Water is generally considered the most important thing for human survival, so it makes sense that water plays a central part in humanitarian work. Humanitarian agencies need water for their staff and their projects, and the people they try to help need water to survive and maintain their health. Medical organisations and local hospitals and health clinics need large amounts of water to maintain a sanitary working environment.
Locating water sources, treating water that isn’t fit to drink, storing water, and distributing water are all jobs that frequently come under the responsibilities of a humanitarian logistician. Here are a few photos that show a little bit about water:
Storing water can be difficult. One method is to construct water towers, or place large tanks on stilts. The reason for putting them way up high is to allow for distribution using the natural pull of gravity. If the water storage points are at ground level, pumps are needed all the time for distribution. With tanks way up high, pumps are only needed to fill the tank. This water tower supplies water to the hospital in Kindu, the capital of Maniema province in the Democratic Republic of Congo:
Another form of water storage is a water bladder. This is basically just a big bag, which can be transported on a flatbed truck from the filling point to the distribution point. They can be punctured, which means they need to be carefully placed. This bladder at the MSF-Belgium hospital in Lubutu, DRC is hooked up to a hose with a valve. The bladder is on a raised platform in order to use gravity to pump the water through the hose when needed.
On a much smaller scale, water can be filtered and stored in filters like the one in the photo below. Water (preferably boiled and cooled) is put into the top half and the lid is put back on. There are ‘candles’ made of some sort of porous material in the top half, and in order for the water to get to the bottom half, it has to pass through these candles. The porous material filters out all the bad stuff, and drinking water comes out the little tap at the bottom. These filters can have from one up to five candle filters in them, and each candle can filter about one litre of water per hour. So the larger models with five candles can produce about five litres per hour. We usually use these for expat staff houses as well.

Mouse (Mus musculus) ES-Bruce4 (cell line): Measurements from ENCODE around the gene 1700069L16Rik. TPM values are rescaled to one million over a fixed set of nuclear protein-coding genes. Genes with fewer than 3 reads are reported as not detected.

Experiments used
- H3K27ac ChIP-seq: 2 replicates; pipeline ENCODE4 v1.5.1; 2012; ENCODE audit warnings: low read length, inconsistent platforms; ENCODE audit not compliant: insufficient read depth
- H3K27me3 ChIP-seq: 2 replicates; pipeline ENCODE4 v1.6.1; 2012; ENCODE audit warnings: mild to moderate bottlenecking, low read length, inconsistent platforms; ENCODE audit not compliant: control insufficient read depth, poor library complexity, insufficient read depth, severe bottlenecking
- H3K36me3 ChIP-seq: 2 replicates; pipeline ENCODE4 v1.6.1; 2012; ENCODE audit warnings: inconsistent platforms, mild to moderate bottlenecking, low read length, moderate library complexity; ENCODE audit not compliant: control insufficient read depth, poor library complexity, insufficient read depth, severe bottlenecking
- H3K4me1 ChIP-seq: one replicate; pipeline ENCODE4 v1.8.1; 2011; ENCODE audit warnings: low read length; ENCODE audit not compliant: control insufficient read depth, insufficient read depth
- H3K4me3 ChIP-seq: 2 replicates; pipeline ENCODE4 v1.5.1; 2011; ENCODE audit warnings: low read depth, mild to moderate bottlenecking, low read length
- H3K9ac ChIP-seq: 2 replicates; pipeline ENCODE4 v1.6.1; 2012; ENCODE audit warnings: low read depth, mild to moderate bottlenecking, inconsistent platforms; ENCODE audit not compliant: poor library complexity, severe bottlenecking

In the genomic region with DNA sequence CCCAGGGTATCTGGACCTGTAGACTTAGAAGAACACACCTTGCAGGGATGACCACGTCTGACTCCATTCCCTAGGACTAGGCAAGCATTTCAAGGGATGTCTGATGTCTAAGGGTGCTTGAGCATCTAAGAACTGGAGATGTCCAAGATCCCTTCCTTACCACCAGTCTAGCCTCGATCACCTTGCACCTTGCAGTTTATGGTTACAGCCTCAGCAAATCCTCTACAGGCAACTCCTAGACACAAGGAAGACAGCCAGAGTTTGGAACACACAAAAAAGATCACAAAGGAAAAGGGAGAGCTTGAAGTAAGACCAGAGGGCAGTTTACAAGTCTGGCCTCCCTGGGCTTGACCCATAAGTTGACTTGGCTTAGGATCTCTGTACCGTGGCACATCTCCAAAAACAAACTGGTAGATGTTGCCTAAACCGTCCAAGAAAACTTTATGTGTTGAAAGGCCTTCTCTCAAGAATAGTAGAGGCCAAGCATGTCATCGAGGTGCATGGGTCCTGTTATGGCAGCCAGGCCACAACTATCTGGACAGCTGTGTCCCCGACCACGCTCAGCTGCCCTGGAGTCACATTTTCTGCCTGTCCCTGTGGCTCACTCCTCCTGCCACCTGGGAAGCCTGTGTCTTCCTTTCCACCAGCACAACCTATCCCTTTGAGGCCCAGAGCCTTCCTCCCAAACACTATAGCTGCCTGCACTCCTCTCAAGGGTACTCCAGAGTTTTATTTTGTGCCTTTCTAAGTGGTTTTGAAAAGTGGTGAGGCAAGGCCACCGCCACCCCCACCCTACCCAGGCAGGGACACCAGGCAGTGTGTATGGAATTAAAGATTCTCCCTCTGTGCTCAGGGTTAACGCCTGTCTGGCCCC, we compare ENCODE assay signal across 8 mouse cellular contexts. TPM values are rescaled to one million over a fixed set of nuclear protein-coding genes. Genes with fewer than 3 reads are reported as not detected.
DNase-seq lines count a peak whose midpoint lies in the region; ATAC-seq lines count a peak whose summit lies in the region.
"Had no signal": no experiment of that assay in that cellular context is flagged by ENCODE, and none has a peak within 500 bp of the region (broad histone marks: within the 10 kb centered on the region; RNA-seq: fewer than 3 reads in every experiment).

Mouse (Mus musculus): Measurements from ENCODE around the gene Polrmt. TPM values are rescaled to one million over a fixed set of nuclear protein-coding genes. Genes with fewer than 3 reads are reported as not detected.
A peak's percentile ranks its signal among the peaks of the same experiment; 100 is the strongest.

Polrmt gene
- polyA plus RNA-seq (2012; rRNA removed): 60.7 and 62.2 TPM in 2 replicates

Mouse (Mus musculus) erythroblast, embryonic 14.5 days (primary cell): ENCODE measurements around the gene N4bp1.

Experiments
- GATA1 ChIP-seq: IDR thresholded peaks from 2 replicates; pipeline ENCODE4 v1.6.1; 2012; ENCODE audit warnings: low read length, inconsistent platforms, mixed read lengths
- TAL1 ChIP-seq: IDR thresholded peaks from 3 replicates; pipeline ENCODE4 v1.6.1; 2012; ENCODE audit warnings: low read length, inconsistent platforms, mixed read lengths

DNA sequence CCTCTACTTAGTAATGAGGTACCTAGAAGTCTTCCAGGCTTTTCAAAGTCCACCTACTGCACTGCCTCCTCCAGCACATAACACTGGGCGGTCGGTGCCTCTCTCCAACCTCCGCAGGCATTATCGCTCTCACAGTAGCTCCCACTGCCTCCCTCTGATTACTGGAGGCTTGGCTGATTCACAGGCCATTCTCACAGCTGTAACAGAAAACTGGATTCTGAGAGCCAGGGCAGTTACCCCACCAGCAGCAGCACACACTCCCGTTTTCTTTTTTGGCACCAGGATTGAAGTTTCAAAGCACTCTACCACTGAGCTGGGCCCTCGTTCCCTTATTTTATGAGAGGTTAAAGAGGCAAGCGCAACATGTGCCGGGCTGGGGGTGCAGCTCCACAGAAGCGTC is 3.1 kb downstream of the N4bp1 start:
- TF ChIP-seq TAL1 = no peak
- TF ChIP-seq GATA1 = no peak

The water filter on the shelf in this photo is in a health clinic supported by Merlin in the Lubutu health zone in Maniema province, DRC:
Water has to come from somewhere. Natural springs, groundwater, and wells are common sources of water for humanitarian projects. Rainwater can also be a source of water depending on the location and season. While people often use surface water such as lake water and river water for their needs, this has a much higher likelihood of causing health problems because of the low quality of surface water.
This is a natural groundwater source that was rehabilitated by Merlin (Medical Emergency Relief International) in a community called Pu Muzika in Obokote, DRC. The water source was already being used, but Merlin dug up the soil and created a natural filter using various sizes of gravel and sand, then covered it over again. They also created this concrete enclosure with a concrete storage tank and water pipes. The slab of concrete on top of the tank can be removed in order to insert chlorine to treat the water. This is done every few months, and the water that comes out of the three pipes is as good as anything that comes out of a Canadian tap.